New Year, new will

User Written by Cindy-Marie Leicester on January 22, 2018.

New Year, new will

Lots of us like to start a New Year with a clean slate.  We set ourselves goals, targets, and resolutions to improve ourselves. Typical resolutions including getting fit, starting a course, clearing out the closets or reading all those books that have been gathering dust. But how about something a bit different this year, something that could quite literally change lives… writing a will?

Ok, it’s not a particularly sexy resolution to have but it could make a massive difference to your loved ones in the future and that has to be a good thing. Another plus is that it is easily achievable and you will know when you can tick it off as done. Not like a resolution such as ‘getting fit’ which is hopelessly open-ended and difficult to stick to as a result.

Lots of people put off writing a will because they mistakenly believe that it is difficult. It really isn’t. The process is not at all complicated, especially if you work with a professional will writer or a lawyer, which I highly recommend. As well as making the creation of your will quick and painless, they will ensure that it covers all the key points that it needs to and that it is correctly drafted, witnessed and signed with no room for misinterpretation once you’re gone. 

If you already have a will, well done – you’re definitely in the minority. However, a new year is the perfect time to revisit it and update it. You should do this at least every 10 years as well as after any significant life changes such as becoming a parent or getting divorced.

I cannot stress enough the headache that is left behind when someone passes away without leaving a will. This has been highlighted over the last couple of years by two high profile sudden celebrity deaths. George Michael, who died on Christmas Day 2016, had a will in place and his estate of £105 million will pass mostly to his sister, in accordance with his wishes.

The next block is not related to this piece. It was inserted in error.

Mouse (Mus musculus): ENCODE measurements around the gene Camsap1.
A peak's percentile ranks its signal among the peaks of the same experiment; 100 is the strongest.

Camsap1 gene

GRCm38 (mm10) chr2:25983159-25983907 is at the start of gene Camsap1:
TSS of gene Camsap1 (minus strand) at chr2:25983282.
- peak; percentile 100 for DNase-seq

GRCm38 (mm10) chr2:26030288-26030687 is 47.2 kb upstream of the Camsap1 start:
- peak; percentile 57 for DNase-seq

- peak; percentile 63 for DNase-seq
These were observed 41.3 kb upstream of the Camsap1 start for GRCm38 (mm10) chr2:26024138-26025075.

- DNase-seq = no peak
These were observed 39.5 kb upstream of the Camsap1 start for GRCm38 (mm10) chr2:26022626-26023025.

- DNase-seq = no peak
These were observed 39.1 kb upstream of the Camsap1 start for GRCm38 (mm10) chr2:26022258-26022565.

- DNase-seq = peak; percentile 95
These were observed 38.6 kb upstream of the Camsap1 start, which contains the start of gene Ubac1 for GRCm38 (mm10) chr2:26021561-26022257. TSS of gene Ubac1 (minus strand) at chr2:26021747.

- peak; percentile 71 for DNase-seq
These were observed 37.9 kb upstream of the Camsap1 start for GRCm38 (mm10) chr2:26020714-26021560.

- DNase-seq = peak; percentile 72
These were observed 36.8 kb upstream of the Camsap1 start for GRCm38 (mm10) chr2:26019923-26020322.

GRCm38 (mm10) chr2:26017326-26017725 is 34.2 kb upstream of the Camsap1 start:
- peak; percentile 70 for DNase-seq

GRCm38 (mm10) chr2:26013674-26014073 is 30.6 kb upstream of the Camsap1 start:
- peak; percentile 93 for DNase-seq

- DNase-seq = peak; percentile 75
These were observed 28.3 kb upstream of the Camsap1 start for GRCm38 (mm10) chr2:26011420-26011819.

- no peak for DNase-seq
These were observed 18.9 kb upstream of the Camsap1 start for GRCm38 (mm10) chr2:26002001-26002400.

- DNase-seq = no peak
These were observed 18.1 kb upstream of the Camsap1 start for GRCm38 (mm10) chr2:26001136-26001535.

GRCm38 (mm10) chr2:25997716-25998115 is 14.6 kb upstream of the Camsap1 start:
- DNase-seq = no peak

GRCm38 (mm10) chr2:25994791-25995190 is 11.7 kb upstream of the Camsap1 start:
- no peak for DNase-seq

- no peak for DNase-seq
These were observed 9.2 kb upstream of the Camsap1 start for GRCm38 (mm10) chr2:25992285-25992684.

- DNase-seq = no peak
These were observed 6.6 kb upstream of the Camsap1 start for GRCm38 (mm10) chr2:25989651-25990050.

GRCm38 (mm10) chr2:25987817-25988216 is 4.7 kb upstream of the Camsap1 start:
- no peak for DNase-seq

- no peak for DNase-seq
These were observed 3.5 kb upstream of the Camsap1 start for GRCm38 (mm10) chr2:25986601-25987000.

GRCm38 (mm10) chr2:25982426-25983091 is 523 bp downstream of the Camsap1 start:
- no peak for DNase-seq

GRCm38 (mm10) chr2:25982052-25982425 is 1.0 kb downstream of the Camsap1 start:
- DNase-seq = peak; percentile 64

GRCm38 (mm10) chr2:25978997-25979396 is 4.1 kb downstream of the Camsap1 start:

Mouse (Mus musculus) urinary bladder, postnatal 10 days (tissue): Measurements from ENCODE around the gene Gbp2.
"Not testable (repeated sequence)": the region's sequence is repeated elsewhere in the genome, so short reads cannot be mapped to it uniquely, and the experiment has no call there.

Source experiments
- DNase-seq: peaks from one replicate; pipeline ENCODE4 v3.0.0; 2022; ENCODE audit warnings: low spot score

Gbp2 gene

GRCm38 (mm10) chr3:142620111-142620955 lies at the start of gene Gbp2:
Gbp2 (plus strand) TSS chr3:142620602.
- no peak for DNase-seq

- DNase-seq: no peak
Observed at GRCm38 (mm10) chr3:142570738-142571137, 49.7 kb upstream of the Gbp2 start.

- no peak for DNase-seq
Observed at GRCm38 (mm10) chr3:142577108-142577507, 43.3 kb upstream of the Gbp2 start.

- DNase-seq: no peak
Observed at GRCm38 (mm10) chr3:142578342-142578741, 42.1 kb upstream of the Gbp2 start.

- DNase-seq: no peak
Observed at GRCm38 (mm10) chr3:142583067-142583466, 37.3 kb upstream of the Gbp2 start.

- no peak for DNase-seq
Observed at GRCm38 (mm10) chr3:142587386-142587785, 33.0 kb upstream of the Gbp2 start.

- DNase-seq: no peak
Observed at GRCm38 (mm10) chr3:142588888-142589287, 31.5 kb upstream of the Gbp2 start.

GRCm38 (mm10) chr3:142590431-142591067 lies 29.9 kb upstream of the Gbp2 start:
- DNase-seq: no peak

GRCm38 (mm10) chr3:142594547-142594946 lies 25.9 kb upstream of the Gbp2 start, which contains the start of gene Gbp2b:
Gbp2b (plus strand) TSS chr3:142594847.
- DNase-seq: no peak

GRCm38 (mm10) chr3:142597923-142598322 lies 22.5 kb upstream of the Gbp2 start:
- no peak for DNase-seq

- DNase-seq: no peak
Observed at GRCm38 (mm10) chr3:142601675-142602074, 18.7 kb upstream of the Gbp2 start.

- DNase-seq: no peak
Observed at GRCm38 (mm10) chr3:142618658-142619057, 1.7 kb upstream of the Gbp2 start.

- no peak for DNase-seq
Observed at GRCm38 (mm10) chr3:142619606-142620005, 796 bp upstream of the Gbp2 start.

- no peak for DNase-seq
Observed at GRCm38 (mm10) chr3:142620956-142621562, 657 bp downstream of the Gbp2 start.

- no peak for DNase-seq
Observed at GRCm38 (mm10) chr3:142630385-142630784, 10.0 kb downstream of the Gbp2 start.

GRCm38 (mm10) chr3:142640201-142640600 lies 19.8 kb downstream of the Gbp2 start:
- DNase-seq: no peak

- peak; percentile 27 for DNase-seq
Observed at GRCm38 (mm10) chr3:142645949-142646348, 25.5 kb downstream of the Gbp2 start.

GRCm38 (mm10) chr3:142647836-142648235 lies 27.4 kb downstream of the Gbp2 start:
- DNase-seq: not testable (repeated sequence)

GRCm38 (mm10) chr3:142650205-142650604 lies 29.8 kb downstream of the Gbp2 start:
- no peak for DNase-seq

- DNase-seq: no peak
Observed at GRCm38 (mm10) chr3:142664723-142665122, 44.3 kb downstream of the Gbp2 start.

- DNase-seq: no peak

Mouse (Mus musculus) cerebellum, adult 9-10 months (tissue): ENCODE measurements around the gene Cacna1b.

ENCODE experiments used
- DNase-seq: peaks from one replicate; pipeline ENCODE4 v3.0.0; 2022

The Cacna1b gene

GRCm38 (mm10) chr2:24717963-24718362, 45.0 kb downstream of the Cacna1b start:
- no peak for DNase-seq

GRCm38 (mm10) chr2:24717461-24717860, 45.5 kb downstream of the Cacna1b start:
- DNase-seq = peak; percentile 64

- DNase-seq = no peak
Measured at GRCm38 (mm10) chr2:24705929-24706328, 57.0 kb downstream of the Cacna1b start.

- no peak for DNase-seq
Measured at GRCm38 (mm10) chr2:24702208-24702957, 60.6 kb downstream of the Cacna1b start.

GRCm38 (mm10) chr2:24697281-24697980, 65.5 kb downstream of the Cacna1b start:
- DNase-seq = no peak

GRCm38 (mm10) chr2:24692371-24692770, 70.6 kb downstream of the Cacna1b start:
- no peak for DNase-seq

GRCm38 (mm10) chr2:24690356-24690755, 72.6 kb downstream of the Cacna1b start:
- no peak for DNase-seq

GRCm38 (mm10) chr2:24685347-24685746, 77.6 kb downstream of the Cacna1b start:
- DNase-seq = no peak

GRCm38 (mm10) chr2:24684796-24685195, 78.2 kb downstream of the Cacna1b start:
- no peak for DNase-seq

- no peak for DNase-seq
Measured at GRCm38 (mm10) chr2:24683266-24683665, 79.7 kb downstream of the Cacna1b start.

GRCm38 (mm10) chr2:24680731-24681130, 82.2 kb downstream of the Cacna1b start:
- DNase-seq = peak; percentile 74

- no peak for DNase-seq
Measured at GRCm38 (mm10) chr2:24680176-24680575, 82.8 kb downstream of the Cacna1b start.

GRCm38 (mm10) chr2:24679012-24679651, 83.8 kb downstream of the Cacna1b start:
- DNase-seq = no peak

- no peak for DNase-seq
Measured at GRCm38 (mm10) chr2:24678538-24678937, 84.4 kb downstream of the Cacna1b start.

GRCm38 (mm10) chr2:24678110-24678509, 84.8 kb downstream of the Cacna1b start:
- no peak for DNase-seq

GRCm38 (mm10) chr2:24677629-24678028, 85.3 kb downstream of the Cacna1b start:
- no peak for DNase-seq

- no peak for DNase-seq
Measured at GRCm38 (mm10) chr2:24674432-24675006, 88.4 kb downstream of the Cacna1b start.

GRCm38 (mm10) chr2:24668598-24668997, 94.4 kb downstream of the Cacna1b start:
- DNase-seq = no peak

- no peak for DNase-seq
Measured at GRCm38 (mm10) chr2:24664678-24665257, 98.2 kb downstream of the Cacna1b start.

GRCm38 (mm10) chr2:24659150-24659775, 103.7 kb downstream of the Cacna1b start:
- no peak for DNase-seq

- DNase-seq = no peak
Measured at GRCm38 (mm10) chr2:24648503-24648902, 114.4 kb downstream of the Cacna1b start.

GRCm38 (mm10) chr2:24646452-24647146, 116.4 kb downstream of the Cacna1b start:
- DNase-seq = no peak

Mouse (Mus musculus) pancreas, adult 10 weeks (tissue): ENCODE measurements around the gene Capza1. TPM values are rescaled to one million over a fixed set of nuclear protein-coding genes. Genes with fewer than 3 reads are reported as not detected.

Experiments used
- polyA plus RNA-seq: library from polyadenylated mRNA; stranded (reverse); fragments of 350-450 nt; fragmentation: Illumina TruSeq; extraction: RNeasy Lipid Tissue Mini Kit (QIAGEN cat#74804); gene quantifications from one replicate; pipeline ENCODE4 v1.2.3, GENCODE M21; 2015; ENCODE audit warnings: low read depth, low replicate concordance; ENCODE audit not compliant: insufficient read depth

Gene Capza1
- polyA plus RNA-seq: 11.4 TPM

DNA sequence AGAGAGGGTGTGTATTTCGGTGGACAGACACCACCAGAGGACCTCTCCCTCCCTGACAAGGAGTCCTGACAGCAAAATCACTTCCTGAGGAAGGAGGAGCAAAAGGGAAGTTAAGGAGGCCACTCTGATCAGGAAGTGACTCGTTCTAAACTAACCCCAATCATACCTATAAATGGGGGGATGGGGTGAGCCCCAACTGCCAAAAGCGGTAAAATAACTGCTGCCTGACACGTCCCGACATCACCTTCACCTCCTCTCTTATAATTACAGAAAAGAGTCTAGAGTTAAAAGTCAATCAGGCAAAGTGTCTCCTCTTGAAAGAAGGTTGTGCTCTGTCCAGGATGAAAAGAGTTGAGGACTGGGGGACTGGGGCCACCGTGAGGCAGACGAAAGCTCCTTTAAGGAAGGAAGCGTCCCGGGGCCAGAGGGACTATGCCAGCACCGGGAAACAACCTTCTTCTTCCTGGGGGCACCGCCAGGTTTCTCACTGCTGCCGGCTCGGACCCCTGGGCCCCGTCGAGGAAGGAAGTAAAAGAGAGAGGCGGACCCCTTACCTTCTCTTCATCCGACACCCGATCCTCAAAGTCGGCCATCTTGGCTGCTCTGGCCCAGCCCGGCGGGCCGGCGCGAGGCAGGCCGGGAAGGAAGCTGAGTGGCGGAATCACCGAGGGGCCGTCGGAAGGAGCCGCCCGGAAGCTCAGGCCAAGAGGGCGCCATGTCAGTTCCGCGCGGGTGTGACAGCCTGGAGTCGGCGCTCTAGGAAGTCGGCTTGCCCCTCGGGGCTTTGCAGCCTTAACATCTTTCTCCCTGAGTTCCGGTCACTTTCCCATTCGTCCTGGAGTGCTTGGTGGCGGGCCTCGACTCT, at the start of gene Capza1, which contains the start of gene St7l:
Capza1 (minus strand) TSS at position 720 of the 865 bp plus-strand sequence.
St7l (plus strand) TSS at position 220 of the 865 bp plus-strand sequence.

Prince, on the other hand, also died in 2016 but left no will, dying intestate. When that happens a person’s assets are distributed according to intestacy laws. In Prince’s case Minnesota state law will dictate what happens to his $300 million estate and it is likely that at least some of his assets will not go where he would have liked them to. Not only that but a failure to do any estate planning means that the estate will be subject to a huge tax bill which could have been lessened considerably with some forethought.

If you want to make an easily achievable New Year’s resolution that will give you both peace of mind and satisfaction, then get your will written or reviewed. Your loved ones will definitely appreciate your efforts in the future! 

If you'd like to discuss writing a will, or reviewing an existing one, please do get in touch with Infinity at willdesk@infinitysolutions.com to arrange a complimentary consultation with me.

Disclaimer:
Cindy-Marie Leicester provides will writing services as a third party professional adviser and Infinity Financial Solutions Ltd takes no responsibility for the goods and services provided by any third party to whom clients are referred.

In no event shall Infinity be liable to you, or any third party, for direct, indirect or consequential damages, cost or loss of profits arising from your use of third party referral services. Infinity may receive a referral fee from third party will writers for introductions.

Cindy-Marie Leicester

Cindy-Marie Leicester

Posted on January 22, 2018 in Estate Planning.